Just how big of an impact guitar pedals in general had on music in past decades is hard to fully describe. Every new type of pedal that appeared expanded the existing sound with a whole new dimension.
Now let’s go one step deeper and say that every model of every type of pedal had its own little twist. How each of these pedals reacted with one another multiplied the type of sound musicians could create to a ridiculous amount.
Naturally, some pedals were more popular than others, while few were so loved they reached a legendary status. Today we will try to name some of the most popular guitar pedals in history.
With so many influential models to name, forgive us if our exact choice doesn’t align with your own opinion. We will include both overdrive/distortion pedals, as well as effects pedals.
Without further ado, let’s dive right in.
While it wasn’t the first overdrive pedal, it is probably the most influential one ever made. Ibanez TS9 Tube Screamer was an evolution of the existing TS808, and it greatly improved the performance of an already good platform.
For a pedal first released in ’82, TS9 Tube Screamer is still being sold to this day, although as a reissue. This pedal was used by numerous legendary artists, no matter the music genre. From Steve Ray Vaughn, to Metallica, TS9 can be heard on some of the most iconic albums in history of music.
Today there are many great distortion pedals available, but back in the ’70s that wasn’t the case. One pedal stood out back then while quickly becoming the choice of artists such as Santana and David Gilmour.
Electro-Harmonix Big Muff Pi offered a uniquely saturated distortion full of grit right off the bat, only enriching the already great deal by bringing up the bass for a wholesome sound. Having a distortion like that while retaining note definition was no small feat. Heck, it’s no small feat even today.
Dunlop’s Cry Baby Wah was a pedal which Jim Dunlop produced since the 1983. It was originally produced by Thomas Organ Company, a somewhat obscure enterprise which used to import and distribute Vox products back when they had no presence in United States.
Thomas first started making these in the ’60s, but eventually halted all production in early ’80s. When Dunlop started making the Cry Baby Wah, it wasn’t the only wah pedal on the market but it was the most unique one, and it remains so to this day.
MXR Phase 90 is a very different type of phase-shifter compared to ones you being made today. Unlike those, MXR Phase 90 never stood out that much, forming a very natural bond with the tone of the guitar.
Musicians such as Eddie Van Halen simply loved it for its subtle approach, and the fact that it improved the treble to a certain extent. One could say that hi considered it an important tool in his arsenal.
First appearing in ’75, Dyna Comp by MXR was one of the more rugged and capable compressors on the market. It wasn’t too versatile, nor did it offer too many features, but the finesse it brought to the table made it a must-have element of any pedalboard.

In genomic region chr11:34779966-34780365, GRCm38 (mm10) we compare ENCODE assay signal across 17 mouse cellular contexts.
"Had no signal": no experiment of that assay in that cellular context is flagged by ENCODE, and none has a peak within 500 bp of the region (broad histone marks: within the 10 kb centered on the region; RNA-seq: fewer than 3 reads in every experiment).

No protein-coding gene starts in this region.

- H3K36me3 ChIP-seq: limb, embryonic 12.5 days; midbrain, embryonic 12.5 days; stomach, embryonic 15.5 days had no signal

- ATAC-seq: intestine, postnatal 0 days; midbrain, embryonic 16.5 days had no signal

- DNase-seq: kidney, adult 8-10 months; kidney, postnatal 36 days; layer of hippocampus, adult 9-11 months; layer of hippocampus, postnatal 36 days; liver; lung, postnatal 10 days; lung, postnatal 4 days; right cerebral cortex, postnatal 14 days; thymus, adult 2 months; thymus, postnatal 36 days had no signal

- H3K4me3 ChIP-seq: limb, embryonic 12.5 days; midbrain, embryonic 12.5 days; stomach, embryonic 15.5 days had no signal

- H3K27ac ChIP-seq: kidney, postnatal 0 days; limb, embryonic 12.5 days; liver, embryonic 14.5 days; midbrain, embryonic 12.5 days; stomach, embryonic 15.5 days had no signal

MXR Dyna Comp brings every subtle detail to the foreground, while also allowing you to hear the low-end descent just fine. The fact that there’s many of these as much as 30 years old, which are still in circulation is a testament to the build quality MXR delivered back in the day.
– Boss CE-1 Chorus Ensemble
When Boss released the CE-1 Chorus Ensemble in 1976, it spread through the guitar world like fire. Chorus was not an effect you could hear too often in those years, but CE-1 changed that for good. Before the decade was over, almost every famous guitar player used it in their music.
You could go so far as to say that this pedal single handedly transformed the sound of late ’70s and early ’80s rock scene. Not everyone will agree, but it definitely made the Chorus effect a mainstream asset.
In today’s day and age, something like an analog delay pedal would be considered primitive and outdated by most people. However the Electro-Harmonix Deluxe Memory.
Man produced such a unique and charming low tech effect that many guitar players still prefer it to this day. Sure, it’s outperformed by just about any decent delay pedal available today, but you just can’t reproduce the sound this thing creates.
This spartan EQ pedal may not seem like much on the first glace, especially since it doesn’t even have an on/off switch, but it was one of the most important parts of many great guitar player’s pedal boards.
Dimebag Darrell really loved the MSR Six Band Graphic EQ as it gave him the ability to bring up those mids, which were a pretty important part of Pantera’s sound.
Another distortion pedal that impacted the whole scene in the late ’70s was the now famous Pro Co Rat. It just offered a different type of distortion that gave people like Jeff Beck more maneuvering space to shape their sound.
It’s fair to say that most of ’80s hair metal wouldn’t sound the same if it wasn’t for the Pro Co Rat.
These are just some of the most popular guitar pedals that left their mark on the history of music. Unfortunately there are too many to fit into a single article and still do them some justice.
Some of these pedals are all but extinct today, while others have returned in form of a reissue. Pedals such as the TS9 Tube Screamer have been in service for over 30 years, and are still relevant no matter how much the technology has advanced. This just goes to show that some things are timeless.